After going across the Hudson in 1978 to play two seasons for the New Jersey Nets, he retired as a player in 1980. In the years following the end of his playing career, Jackson coached in lower-level professional leagues like the Continental Basketball Association and Puerto Rico's National Superior Basketball. While in the CBA, he won his first coaching championship, leading the Albany Patroons to their first title in 1984. In Puerto Rico, he coached the Gallitos de Isabela, he sought NBA jobs, but was turned down. Jackson had acquired a reputation for being sympathetic to the counterculture during his playing years, which may have scared off potential NBA employers. In 1987, Jackson was hired as an assistant coach by the Chicago Bulls under Doug Collins, he was promoted to head coach in 1989. It was around this time that he became a devotee of Winter's triangle offense. Over nine seasons, Jackson coached the Bulls to six championships, winning three straight championships over separate three-year periods.
The "three-peat" was the first since the Boston Celtics won eight titles in a row from 1959 through 1966. Jackson and the Bulls made the playoffs every year, failed to win the title only three times. Michael
The Indiana Pacers are an American professional basketball team based in Indianapolis, Indiana. The Pacers compete in the National Basketball Association as a member club of the league's Eastern Conference Central Division; the Pacers were first established in 1967 as a member of the American Basketball Association and became a member of the NBA in 1976 as a result of the ABA–NBA merger. They play their home games at Bankers Life Fieldhouse; the team is named after Indiana's history with the Indianapolis 500's pace cars and with the harness racing industry. The Pacers have won three championships, all in the ABA; the Pacers were NBA Eastern Conference champions in 2000. The team has won nine division titles. Six Hall of Fame players – Reggie Miller, Chris Mullin, Alex English, Mel Daniels, Roger Brown, George McGinnis – played with the Pacers for multiple seasons. In early 1967, a group of six investors pooled their resources to purchase a franchise in the proposed American Basketball Association.
For their first seven years, they played in the Indiana State Fairgrounds Coliseum. In 1974, they moved to the plush new Market Square Arena in downtown Indianapolis, where they played for 25 years. Early in the Pacers' second season, former Indiana Hoosiers standout Bob "Slick" Leonard became the team's head coach, replacing Larry Staverman. Leonard turned the Pacers into a juggernaut, his teams were buoyed by the great play of superstars such as Mel Daniels, George McGinnis, Bob Netolicky, Rick Mount, Freddie Lewis and Roger Brown. The Pacers were – and ended – as the most successful team in ABA history, winning three ABA Championships in four years. In all, they appeared in the ABA Finals five times in the league's nine-year history, an ABA record; the Pacers were one of four ABA teams that joined the NBA in the ABA–NBA merger in 1976. For the 1976–77 season the Pacers were joined in the merged league by the Denver Nuggets, New York Nets, San Antonio Spurs; the league charged a $3.2 million entry fee for each former ABA team.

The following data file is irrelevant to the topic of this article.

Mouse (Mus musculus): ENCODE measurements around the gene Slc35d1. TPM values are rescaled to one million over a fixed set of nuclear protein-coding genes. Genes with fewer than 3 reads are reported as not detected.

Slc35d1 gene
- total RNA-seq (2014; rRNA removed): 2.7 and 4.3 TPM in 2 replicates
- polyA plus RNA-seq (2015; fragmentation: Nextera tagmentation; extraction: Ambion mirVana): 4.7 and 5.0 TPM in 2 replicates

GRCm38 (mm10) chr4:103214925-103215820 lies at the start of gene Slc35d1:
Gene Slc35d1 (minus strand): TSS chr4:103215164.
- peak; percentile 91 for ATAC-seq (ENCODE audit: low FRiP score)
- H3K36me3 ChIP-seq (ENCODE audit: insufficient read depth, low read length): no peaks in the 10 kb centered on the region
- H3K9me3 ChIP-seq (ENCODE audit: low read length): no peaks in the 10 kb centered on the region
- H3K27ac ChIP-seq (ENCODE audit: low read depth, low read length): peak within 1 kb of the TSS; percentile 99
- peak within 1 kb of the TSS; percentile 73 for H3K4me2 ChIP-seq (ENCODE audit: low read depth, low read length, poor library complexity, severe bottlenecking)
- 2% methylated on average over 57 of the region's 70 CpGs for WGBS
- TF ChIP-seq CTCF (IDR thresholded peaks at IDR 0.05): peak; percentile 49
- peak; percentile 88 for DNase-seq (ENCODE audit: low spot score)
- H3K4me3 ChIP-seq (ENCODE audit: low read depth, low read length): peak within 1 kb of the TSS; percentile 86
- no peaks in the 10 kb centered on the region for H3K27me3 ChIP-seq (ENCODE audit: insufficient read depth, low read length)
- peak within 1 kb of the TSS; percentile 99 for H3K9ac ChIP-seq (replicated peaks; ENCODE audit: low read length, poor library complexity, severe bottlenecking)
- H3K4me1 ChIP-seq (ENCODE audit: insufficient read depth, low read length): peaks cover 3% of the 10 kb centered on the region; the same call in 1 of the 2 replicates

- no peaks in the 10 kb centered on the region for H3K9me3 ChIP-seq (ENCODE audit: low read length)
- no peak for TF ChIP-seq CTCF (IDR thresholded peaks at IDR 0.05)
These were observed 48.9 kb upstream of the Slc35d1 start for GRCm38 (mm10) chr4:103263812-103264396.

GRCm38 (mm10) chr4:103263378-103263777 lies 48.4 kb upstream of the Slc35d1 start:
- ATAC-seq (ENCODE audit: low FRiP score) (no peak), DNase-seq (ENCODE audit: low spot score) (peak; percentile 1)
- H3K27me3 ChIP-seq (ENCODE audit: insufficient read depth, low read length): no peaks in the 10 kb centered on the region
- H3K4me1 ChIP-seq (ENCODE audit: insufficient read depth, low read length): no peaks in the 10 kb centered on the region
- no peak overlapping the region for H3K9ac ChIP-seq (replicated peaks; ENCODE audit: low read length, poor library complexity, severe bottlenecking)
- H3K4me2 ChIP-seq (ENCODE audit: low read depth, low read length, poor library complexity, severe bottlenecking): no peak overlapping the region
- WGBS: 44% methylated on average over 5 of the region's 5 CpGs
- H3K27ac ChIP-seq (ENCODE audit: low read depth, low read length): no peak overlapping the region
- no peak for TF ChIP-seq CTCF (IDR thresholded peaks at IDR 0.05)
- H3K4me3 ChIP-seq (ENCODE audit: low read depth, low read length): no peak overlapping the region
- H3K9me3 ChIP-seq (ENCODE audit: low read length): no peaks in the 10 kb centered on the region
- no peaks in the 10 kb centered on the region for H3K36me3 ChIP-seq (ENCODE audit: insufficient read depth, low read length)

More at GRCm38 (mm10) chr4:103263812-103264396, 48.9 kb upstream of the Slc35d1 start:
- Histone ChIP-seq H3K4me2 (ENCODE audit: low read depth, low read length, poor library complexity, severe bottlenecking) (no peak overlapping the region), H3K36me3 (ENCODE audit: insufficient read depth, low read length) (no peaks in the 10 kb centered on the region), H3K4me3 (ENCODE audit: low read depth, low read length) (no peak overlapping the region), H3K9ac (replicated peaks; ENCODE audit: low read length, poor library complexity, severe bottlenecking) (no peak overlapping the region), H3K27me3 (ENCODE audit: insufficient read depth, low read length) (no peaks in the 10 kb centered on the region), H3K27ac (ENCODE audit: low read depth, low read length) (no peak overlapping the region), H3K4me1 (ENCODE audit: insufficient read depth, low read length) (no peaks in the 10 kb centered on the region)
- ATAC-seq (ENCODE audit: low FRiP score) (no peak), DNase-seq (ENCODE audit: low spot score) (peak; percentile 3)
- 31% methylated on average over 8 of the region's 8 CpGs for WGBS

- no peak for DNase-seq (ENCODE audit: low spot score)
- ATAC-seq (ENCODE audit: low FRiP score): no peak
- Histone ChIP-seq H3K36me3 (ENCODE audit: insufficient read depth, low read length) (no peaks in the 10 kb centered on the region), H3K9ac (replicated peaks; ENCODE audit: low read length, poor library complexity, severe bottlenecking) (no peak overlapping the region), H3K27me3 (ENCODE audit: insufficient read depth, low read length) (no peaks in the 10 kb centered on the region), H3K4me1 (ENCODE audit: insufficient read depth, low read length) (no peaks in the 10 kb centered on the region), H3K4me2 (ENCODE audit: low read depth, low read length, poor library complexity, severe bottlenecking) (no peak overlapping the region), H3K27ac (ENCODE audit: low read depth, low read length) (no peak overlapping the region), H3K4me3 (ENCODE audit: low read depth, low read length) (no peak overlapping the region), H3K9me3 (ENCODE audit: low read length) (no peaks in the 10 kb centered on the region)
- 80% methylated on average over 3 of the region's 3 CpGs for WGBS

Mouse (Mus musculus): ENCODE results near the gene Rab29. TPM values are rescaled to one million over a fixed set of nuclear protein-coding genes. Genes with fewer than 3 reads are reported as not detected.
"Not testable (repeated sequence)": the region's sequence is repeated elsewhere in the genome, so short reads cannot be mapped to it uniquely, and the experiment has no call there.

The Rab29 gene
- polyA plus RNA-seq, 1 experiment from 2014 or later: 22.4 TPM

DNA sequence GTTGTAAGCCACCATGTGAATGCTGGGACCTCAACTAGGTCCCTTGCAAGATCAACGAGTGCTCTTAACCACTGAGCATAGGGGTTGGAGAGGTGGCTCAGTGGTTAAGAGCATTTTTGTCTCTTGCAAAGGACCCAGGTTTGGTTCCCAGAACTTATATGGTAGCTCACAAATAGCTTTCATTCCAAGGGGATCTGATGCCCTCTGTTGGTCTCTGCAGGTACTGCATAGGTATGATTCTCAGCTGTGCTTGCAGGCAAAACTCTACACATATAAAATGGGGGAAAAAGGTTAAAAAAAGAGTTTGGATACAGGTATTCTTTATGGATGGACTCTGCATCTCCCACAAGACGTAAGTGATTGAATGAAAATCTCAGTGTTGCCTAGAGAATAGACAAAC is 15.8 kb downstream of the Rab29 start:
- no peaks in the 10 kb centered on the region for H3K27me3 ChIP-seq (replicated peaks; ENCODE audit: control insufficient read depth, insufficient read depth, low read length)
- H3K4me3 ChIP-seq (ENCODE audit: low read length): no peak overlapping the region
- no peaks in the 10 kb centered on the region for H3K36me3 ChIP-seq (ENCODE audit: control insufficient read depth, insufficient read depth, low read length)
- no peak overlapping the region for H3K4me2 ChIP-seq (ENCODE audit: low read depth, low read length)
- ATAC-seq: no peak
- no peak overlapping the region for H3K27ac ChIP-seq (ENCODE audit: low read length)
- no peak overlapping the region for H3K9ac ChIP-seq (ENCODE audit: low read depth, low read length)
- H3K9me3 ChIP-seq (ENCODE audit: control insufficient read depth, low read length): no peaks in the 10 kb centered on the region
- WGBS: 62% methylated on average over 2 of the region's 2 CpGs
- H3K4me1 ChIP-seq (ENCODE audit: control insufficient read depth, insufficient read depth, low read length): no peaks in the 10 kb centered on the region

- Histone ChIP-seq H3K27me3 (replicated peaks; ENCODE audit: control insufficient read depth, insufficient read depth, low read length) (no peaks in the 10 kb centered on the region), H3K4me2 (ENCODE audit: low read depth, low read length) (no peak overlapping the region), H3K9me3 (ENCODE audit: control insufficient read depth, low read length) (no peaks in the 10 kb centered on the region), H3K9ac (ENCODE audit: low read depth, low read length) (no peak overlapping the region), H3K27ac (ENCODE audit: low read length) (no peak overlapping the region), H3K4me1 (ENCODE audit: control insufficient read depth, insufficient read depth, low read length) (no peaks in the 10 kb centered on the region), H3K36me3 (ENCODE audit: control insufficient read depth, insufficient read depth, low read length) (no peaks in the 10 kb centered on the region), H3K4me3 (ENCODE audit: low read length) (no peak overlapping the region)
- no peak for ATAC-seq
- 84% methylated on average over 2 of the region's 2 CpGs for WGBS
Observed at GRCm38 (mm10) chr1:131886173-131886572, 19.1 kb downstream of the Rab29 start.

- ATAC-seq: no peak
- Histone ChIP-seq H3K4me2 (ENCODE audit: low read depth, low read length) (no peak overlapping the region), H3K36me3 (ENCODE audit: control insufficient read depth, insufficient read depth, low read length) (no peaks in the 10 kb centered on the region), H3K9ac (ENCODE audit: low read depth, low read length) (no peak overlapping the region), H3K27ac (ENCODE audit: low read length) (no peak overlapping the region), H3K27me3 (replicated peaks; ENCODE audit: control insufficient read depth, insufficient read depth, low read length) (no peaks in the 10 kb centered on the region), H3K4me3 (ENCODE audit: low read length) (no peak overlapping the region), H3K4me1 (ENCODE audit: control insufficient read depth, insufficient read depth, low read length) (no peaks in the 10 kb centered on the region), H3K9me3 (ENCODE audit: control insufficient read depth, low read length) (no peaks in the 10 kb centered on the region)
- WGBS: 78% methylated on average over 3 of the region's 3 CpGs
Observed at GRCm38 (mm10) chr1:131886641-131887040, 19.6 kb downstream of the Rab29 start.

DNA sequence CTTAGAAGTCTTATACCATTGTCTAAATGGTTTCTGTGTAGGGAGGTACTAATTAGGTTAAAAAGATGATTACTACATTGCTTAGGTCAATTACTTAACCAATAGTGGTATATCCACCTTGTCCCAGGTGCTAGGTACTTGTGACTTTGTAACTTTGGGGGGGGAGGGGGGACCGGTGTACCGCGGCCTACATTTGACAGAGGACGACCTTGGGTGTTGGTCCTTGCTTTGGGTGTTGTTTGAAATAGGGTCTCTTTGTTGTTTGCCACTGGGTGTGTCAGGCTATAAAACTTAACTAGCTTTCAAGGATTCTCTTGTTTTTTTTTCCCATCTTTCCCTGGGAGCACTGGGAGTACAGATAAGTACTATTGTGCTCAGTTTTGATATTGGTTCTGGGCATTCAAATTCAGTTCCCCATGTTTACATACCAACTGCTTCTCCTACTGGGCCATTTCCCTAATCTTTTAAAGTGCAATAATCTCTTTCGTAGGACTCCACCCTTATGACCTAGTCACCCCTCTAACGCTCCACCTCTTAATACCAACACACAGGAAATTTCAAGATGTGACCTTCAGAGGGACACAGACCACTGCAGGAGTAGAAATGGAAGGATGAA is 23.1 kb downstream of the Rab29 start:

Since the NBA would only agree to accept four ABA teams in the ABA–NBA merger, the Pacers and the three other surviving ABA teams had to compensate the two remaining ABA franchises which were not a part of the merger, the Spirits of St. Louis and Kentucky Colonels; as a result of the merger, the four teams dealt with financial troubles. Additionally, the Pacers had some financial troubles which dated back to their waning days in the ABA; the new NBA teams were barred from sharing in national TV revenues for four years. The Pacers finished their inaugural NBA season with a record of 36–46. Billy Knight and Don Buse represented Indiana in the NBA All-Star Game. However, this was one of the few bright spots of the Pacers' first 13 years in the NBA. During this time, they had only two playoff appearances. A lack of continuity became the norm for most of the next decade, as they traded away Knight and Buse before the 1977–78 season started, they acquired Adrian Dantley in exchange for Knight, but Dantley was traded in December, while the Pacers' second-leading scorer, John Williamson, was dealt in January.